Let’s begin with Andrew Jefford’s words at the opening of his chapter on Laphroaig in his wondrous tome Peat Smoke And Spirit.
LAPHROAIG (pronounced ‘La-froig‘) is both savage and pretty.
Yes, that’s it. He goes on, of course.
Savage, for its malt encapsulates better than any other the aerial boisterousness of this edge of the southern Hebrides.
Love this sentence.
And so I walk into a forest glen between the road and the distillery. Steps with grass, fern and tree which put me in mind of Claude Debussy’s Prélude à l’après-midi d’un faune courtesy of Leonard Bernstein and The Boston Symphony Orchestra.
Flute, oboe, bassoon, harps, horns and more open paths to a walkway between white-washed buildings. The magic builds.
And then I’m through the doors and into a display of panels, photographs, memorabilia and peat lore. The black stuff–yes, the rich beauty of decay, death and regeneration out of which we all come out of the Great Goddess. To quote Marija Gimbutas from The Civilization of the Goddess,
The Goddess of the Paleolithic and Neolithic is parthenogenetic, creating life out of herself. She is the primeval, self-fertilizing “Virgin Goddess” who has survived in numerous culture forms to the present day . . . From the artifacts it seems clear that a woman’s ability to give birth and nourish children from her body was deemed sacred, and revered as the ultimate metaphor for the divine Creator. (223)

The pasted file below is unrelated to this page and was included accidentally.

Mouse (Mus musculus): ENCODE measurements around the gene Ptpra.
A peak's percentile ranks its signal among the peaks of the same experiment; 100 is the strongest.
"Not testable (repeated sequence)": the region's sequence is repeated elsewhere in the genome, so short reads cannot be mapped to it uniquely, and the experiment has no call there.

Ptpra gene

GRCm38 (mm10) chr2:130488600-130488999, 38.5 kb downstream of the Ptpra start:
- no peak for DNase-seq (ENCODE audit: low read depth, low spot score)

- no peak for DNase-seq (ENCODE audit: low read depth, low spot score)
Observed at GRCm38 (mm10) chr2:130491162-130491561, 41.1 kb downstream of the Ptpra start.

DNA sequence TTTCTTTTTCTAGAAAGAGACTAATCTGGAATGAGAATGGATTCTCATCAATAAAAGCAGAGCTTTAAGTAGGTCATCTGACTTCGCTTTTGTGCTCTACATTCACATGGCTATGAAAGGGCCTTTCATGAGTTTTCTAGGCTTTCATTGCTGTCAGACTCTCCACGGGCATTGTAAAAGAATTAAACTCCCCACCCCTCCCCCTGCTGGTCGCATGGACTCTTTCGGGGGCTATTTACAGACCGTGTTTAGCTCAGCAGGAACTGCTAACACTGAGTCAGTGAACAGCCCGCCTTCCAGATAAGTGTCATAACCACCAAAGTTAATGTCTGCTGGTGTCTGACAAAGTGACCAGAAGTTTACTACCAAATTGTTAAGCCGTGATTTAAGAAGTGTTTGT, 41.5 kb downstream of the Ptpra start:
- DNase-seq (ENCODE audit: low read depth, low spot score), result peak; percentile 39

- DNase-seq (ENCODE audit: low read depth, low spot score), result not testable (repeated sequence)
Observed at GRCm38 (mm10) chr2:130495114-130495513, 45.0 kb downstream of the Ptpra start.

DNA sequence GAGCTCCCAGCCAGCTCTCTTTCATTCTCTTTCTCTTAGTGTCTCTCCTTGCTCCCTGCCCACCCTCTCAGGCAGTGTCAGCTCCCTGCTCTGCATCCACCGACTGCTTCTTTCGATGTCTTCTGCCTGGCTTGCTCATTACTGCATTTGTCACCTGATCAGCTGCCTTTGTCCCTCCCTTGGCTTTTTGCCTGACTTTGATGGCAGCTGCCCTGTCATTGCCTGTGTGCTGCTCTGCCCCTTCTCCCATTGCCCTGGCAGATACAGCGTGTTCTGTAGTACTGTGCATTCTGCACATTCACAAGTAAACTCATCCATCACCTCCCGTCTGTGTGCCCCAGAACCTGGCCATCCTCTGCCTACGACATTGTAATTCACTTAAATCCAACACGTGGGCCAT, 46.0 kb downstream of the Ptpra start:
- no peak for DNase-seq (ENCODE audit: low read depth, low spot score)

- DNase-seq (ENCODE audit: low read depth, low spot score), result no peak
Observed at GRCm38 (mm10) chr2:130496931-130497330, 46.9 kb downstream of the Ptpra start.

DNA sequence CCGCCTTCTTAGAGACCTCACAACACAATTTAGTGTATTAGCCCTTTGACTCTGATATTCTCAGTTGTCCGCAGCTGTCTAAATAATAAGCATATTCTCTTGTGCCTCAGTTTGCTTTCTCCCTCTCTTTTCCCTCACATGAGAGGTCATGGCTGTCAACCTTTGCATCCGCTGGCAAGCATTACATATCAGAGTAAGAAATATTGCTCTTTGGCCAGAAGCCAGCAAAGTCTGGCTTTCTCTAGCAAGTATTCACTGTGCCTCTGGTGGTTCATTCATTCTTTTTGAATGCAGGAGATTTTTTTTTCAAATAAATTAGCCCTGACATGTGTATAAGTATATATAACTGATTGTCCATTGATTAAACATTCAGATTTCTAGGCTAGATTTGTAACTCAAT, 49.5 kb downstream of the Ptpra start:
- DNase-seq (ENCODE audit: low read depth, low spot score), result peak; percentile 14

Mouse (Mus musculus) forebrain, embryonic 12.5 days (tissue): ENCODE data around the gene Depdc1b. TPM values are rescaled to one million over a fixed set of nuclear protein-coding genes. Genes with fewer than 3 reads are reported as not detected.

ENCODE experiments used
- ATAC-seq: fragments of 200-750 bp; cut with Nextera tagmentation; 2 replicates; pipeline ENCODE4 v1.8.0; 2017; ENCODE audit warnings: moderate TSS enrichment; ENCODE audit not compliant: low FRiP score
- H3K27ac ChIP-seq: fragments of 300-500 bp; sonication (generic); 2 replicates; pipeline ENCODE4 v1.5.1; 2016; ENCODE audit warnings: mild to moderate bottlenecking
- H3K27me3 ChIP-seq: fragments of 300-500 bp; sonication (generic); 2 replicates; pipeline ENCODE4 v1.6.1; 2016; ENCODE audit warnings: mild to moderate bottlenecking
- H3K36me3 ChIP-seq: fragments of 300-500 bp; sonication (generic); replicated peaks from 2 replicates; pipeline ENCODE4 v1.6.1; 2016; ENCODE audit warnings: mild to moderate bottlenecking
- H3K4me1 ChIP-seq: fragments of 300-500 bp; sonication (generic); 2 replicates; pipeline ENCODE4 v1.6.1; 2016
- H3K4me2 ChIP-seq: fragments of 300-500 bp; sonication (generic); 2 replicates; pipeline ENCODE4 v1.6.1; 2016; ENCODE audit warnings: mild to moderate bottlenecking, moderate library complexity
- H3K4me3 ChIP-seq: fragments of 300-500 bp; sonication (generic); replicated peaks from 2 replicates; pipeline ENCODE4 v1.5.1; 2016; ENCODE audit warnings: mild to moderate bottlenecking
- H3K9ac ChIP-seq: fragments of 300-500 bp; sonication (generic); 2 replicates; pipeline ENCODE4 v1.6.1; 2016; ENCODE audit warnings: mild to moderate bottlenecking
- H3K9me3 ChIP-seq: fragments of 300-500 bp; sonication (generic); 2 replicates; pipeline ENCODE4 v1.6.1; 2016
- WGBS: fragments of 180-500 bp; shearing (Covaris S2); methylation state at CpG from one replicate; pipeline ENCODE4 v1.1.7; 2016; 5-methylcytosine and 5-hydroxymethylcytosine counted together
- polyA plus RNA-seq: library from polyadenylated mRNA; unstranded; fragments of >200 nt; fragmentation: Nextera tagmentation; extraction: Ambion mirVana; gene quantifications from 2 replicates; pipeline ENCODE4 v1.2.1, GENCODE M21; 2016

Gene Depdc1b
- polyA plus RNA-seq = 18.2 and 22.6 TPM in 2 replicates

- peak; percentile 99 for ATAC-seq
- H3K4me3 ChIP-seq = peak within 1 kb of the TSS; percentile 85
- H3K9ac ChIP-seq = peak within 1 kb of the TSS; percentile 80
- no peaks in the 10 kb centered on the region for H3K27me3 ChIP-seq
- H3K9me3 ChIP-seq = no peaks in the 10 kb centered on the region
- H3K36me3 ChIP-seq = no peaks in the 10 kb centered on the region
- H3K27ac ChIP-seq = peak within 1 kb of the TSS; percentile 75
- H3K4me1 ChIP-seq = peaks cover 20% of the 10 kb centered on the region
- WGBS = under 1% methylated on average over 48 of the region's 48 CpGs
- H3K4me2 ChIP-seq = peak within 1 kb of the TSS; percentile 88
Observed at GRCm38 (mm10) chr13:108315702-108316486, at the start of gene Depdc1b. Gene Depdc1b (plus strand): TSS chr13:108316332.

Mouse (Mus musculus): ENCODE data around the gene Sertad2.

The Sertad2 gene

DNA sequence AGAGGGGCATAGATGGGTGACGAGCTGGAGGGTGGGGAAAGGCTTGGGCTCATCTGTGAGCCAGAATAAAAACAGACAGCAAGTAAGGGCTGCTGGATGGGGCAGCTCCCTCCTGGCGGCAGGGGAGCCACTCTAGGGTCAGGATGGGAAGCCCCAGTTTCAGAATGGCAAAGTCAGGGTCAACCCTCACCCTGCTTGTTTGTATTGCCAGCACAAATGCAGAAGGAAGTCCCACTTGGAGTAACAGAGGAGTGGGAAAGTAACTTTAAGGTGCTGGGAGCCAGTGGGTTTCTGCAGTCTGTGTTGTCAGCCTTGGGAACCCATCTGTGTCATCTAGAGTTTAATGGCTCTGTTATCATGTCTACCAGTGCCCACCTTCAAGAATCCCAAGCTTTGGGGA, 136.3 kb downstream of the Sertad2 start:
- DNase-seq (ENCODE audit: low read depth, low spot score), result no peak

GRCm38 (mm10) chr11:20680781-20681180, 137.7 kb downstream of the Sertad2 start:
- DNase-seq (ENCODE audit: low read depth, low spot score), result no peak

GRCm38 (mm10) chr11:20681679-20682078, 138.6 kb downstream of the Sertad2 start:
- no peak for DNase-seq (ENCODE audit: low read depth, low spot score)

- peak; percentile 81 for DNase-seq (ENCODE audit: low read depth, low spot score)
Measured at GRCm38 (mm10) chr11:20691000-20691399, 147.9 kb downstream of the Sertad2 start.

Touring a distillery walks me back into fertility rites as old as an ic melting away. Think Demeter and Persephone. Our small tour group gathered we make for the malting floor. Step one in the magic circle.
A malting floor and a threshing floor. Old business here in the movement back and forth to separate the grains, to allow for a growing season though it will meet heat and smoke bringing back a wintering of the seeds. A rhythmic germination of barley with sweeping shovels dancing round the floor puts me in mind of Arnold Schoenberg’s Orchestral Prelude for Gurre-Lieder.
Most of the barley Laphroaig uses comes from the maltings on Port Ellen, just a couple of miles down the road. However, Laphroaig still supplies about twenty-five percent of the barley smoked above a kiln from right this floor.
How do the golden gems arrive on the floor? Well, the barley tumbles down chutes into barrels which then are pushed and pulled, distributing the glorious seed.
A simple and direct technology. Not a digital world, no, a world of the real.
These tools of the trade come from an analog world, which once was the world we smelled and tasted, gathered and separated with a knowledge of hand-made brooms and shovels creating a particular ratio between us and work and the world as it is.
And all of this real about barley in the hand.
A sanctuary of sorts for an immediate connection with that which grows in the earth, that which is harvested, and then shuffled back and forth in a room by the sea. Time for Miles Davis’ Sanctuary. Bon Appétit!